A couple are calling for an overhaul of the medical system to allow parents of stillborn babies to get answers.
Parents Caroline and Mark Sugden have launched a campaign to change hospital procedures following the delivery of their stillborn baby.
The couple feel that the current system – which does not legally require an autopsy to be performed on stillborn children – does not allow parents access to enough information to make an informed decision.
Ms Sugden said that when she was informed of her stillborn child, she was given the option of having an autopsy performed, but was "bluntly" informed that there was little point to the procedure.
This experience is echoed by findings from a study performed in 2007 by Queensland University and La Trobe University, which investigated the reasons behind falling rates in autopsies performed after a stillbirth.
Findings revealed reasons for the drop includes a feeling amongst professional carers that they were "inadequate to counsel parents about autopsy" in the even of a stillbirth and did not wish to burden parents with these request at such an emotional time.
Parents who did not have an autopsy performed were also found to harbour regrets about their decision.
The study suggested that clinical staff provide information on the preventative nature of investigative procedures when broaching the subject with grieving parents.
On leaving the hospital, the Sugdens sought advice from a different obstetrician, who indicated that the stillbirth of their child may have been due to complications that were detectable before birth.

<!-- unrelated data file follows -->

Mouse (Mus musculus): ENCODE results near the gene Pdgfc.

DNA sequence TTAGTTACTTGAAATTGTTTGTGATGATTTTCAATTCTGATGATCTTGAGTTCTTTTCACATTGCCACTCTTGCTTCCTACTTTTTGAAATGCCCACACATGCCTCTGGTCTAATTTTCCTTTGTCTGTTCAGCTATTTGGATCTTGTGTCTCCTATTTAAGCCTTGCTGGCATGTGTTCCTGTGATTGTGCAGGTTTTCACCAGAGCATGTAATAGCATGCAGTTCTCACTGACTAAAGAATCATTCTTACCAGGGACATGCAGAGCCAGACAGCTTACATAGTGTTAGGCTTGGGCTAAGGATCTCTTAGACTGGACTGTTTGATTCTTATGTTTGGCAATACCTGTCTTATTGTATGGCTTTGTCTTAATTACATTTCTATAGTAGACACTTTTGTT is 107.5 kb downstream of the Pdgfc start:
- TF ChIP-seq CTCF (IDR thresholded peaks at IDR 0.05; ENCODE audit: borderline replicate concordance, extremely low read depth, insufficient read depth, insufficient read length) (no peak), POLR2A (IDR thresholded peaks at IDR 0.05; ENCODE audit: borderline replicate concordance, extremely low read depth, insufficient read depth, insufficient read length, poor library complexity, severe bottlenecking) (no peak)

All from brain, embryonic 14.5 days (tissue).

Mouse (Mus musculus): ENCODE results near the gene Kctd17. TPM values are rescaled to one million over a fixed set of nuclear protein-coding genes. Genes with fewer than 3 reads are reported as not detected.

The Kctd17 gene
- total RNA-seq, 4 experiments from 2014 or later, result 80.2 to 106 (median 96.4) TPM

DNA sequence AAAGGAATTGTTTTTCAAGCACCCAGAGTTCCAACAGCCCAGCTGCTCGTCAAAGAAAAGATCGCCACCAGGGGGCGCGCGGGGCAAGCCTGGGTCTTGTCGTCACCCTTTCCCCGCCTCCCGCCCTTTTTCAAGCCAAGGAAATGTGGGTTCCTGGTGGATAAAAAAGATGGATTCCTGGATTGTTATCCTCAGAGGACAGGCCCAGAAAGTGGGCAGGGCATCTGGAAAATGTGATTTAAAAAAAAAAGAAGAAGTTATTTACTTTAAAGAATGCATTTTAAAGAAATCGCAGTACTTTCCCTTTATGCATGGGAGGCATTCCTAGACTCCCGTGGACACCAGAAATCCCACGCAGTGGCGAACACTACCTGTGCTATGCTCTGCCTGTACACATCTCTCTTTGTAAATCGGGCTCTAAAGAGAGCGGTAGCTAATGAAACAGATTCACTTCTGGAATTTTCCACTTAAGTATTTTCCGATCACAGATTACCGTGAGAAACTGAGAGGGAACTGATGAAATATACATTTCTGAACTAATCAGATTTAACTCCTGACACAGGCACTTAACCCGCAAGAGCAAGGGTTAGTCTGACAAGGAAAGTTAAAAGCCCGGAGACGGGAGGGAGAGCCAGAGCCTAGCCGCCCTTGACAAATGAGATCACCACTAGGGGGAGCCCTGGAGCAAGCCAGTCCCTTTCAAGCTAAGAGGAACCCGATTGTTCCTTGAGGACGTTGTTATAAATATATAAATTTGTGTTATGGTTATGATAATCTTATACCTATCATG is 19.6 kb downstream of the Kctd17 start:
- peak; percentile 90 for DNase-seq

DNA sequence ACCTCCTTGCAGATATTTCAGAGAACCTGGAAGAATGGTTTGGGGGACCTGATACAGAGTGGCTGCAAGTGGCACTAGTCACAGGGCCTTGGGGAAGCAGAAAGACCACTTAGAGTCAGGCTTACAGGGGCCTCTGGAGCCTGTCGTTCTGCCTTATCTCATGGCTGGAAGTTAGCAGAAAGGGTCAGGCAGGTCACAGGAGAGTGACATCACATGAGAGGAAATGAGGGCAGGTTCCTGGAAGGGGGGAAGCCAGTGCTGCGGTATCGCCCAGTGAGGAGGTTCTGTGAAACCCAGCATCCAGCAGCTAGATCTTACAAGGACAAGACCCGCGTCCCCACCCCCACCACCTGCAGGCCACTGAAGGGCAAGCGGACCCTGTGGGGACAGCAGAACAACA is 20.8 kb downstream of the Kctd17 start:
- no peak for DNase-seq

The couple – with the help of medical negligence lawyers – were able to sue their doctor, who settled out of court.
Neonatologist Heather Jeffery also calling for increases in government funding to allow for more stillbirth autopsies. She says that Australia is suffering a "tsunami of invisible deaths," with the number of stillborn children rivalling the national road toll in recent years.
A 2005 law reform committee held by the Victorian government into legislation regarding stillborn babies found that one in three causes of "unidentified" stillbirths could be made known if an autopsy was performed.
The committee chairman, former MP Rob Hudson, said that he found the issue to be a "difficult, vexed and grey area".
However, the reform did not recommend making any changes to the Coroners Act.
Those seeking redress for medical complications are advised to seek advice from an experienced compensation lawyer, rather than an unaccredited source.